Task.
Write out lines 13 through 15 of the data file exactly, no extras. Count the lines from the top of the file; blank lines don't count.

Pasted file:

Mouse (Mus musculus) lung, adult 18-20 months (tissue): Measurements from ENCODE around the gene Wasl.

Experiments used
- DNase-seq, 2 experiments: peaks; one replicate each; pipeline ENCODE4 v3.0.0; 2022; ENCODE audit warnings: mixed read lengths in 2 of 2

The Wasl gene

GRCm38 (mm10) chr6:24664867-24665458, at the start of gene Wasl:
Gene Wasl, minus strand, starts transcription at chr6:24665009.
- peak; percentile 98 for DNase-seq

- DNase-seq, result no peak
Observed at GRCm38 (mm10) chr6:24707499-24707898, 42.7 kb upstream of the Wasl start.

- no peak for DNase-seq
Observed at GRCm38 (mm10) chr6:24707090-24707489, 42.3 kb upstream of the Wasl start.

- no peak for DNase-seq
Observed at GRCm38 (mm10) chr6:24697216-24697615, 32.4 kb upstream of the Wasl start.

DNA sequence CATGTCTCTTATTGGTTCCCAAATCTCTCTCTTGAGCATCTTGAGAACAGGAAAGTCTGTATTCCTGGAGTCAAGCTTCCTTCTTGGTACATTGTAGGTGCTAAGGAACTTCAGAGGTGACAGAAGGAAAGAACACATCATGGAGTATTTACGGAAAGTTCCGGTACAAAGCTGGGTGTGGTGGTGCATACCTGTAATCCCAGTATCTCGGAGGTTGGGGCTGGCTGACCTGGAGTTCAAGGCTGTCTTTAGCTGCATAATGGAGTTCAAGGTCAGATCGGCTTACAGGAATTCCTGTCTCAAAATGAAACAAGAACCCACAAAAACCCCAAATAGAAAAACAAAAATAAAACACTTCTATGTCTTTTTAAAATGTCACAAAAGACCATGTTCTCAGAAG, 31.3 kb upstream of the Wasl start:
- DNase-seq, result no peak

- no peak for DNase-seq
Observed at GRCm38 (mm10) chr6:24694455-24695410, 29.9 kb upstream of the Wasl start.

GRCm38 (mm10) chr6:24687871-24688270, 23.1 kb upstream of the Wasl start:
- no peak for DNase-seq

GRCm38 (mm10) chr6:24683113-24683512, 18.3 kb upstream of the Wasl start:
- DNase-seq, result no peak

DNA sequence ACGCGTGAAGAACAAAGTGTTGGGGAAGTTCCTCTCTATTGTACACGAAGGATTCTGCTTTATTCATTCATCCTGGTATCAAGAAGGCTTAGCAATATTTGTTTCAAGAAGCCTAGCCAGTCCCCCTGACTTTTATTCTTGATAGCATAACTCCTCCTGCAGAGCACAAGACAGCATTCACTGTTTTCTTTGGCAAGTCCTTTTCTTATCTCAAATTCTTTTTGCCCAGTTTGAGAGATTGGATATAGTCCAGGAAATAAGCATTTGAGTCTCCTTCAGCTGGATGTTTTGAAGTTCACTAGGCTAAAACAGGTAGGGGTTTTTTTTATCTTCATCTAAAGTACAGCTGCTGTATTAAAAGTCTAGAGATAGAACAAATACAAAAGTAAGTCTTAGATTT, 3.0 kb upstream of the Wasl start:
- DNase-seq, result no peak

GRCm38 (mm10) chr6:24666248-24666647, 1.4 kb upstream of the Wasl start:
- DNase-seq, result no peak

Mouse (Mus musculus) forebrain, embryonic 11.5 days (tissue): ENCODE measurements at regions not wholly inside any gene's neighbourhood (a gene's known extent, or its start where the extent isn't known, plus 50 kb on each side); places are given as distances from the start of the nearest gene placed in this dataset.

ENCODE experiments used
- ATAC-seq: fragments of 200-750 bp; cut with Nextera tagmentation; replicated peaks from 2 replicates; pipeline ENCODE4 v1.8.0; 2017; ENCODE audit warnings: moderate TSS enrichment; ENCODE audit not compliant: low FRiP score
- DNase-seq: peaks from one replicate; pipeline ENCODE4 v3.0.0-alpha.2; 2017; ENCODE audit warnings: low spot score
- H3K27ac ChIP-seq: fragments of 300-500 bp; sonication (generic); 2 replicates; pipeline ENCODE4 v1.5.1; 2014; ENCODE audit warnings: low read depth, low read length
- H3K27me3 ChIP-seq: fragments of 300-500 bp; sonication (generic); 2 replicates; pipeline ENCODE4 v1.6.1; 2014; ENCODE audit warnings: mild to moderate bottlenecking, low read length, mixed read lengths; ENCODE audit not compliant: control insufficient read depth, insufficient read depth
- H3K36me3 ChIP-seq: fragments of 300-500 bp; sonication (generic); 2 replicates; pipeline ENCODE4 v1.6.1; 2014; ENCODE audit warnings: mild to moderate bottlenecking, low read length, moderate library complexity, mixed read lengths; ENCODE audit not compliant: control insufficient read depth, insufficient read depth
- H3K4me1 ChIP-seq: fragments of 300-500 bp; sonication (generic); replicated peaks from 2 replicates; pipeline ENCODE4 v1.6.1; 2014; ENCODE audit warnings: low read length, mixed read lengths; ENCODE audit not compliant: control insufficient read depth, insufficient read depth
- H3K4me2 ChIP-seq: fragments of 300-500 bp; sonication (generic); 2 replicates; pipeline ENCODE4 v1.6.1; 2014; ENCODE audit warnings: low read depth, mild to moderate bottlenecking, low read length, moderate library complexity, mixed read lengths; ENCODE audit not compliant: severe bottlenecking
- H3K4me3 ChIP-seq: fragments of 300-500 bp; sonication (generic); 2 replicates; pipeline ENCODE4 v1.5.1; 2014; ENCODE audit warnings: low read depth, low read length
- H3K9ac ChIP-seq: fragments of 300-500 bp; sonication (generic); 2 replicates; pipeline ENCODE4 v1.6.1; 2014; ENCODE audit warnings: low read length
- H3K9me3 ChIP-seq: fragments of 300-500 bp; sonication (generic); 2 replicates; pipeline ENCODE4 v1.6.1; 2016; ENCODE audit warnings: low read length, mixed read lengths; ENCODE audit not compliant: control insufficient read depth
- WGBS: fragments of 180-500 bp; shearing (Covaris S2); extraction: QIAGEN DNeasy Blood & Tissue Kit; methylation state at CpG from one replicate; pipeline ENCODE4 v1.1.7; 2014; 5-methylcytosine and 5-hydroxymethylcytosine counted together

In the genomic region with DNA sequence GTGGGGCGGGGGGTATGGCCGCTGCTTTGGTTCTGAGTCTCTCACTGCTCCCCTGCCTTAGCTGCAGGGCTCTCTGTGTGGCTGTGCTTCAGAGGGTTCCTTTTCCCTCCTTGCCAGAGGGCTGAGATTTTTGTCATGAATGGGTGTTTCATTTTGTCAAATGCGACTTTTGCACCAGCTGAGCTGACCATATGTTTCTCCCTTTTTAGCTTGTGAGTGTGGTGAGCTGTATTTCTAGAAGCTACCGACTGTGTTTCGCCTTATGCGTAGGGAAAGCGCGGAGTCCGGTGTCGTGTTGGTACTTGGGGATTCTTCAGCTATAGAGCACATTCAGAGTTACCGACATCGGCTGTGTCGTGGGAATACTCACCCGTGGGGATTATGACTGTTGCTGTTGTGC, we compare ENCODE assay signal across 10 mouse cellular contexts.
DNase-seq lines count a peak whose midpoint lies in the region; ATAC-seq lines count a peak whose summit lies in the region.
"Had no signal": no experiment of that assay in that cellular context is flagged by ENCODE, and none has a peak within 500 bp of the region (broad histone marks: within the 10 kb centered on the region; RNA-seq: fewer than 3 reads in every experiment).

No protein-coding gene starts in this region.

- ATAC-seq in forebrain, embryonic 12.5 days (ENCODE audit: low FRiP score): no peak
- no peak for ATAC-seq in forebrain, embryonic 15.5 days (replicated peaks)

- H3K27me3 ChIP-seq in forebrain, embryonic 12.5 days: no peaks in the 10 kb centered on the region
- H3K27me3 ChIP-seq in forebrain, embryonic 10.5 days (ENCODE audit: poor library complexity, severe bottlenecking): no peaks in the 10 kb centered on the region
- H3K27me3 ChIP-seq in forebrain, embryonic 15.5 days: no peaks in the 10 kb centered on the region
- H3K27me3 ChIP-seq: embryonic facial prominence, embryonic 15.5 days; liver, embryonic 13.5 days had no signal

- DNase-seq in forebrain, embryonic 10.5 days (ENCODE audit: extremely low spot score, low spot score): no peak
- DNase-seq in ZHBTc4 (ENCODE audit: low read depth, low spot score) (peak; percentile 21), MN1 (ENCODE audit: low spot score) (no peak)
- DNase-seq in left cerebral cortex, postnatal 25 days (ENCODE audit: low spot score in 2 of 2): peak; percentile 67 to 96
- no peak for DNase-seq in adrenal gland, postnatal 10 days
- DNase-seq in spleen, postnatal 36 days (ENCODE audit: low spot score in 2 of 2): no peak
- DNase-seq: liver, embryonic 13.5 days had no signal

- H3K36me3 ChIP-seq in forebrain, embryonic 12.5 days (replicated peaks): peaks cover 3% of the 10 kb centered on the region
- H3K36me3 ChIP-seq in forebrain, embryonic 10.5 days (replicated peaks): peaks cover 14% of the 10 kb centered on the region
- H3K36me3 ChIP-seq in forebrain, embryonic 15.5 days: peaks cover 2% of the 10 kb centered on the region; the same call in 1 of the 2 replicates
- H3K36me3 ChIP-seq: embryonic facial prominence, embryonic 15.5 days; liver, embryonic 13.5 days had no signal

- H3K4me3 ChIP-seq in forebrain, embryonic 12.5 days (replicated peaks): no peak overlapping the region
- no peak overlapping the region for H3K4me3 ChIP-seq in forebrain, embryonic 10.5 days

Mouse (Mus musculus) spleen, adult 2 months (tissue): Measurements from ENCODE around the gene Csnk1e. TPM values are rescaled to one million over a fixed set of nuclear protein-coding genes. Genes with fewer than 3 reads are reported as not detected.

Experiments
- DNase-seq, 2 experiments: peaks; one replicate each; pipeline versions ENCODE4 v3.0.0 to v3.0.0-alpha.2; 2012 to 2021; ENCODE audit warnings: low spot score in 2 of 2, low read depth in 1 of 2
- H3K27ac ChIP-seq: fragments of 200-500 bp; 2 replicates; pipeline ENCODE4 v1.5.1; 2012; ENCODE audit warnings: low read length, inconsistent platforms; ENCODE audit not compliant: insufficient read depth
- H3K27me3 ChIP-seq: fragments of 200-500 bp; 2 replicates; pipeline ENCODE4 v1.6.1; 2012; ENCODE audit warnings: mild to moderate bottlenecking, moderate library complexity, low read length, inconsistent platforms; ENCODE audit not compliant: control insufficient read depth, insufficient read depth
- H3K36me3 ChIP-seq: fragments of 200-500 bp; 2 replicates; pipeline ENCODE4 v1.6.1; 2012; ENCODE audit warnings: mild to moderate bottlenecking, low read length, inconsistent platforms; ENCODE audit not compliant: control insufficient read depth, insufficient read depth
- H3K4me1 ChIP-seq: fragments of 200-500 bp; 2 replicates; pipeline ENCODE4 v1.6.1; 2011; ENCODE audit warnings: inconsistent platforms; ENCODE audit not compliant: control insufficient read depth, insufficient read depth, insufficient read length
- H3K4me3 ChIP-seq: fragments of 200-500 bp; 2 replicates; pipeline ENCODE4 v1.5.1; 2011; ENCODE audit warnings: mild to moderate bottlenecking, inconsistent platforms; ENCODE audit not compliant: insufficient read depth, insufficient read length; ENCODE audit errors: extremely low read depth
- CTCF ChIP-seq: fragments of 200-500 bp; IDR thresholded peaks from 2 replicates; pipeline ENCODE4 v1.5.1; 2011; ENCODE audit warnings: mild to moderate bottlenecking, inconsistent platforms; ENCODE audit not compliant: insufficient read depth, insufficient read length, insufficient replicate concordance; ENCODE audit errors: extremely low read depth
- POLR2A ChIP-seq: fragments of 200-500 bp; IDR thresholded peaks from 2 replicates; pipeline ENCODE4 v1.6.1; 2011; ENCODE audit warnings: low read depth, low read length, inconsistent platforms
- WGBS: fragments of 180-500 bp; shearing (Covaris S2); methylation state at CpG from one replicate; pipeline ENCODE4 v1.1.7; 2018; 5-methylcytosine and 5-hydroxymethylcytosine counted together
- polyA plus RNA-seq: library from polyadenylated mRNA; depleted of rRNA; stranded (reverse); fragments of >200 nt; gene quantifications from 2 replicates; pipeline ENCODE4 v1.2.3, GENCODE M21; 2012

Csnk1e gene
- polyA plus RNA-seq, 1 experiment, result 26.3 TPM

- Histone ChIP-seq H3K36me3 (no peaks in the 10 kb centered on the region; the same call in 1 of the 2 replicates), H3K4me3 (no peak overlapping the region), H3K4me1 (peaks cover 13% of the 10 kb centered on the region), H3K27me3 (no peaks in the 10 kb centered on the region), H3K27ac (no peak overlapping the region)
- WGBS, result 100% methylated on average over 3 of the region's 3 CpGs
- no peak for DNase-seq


Observed at GRCm38 (mm10) chr6:24697216-24697615, 32.4 kb upstream of the Wasl start.

DNA sequence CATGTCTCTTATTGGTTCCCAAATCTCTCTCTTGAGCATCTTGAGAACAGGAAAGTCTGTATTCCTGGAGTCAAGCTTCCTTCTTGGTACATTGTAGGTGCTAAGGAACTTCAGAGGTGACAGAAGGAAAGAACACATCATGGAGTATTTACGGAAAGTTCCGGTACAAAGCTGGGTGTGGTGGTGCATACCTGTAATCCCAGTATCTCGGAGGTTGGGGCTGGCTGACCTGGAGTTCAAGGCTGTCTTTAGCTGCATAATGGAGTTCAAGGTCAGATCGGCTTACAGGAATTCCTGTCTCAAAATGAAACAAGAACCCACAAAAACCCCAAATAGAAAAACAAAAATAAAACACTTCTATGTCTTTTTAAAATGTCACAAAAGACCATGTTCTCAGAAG, 31.3 kb upstream of the Wasl start:
- DNase-seq, result no peak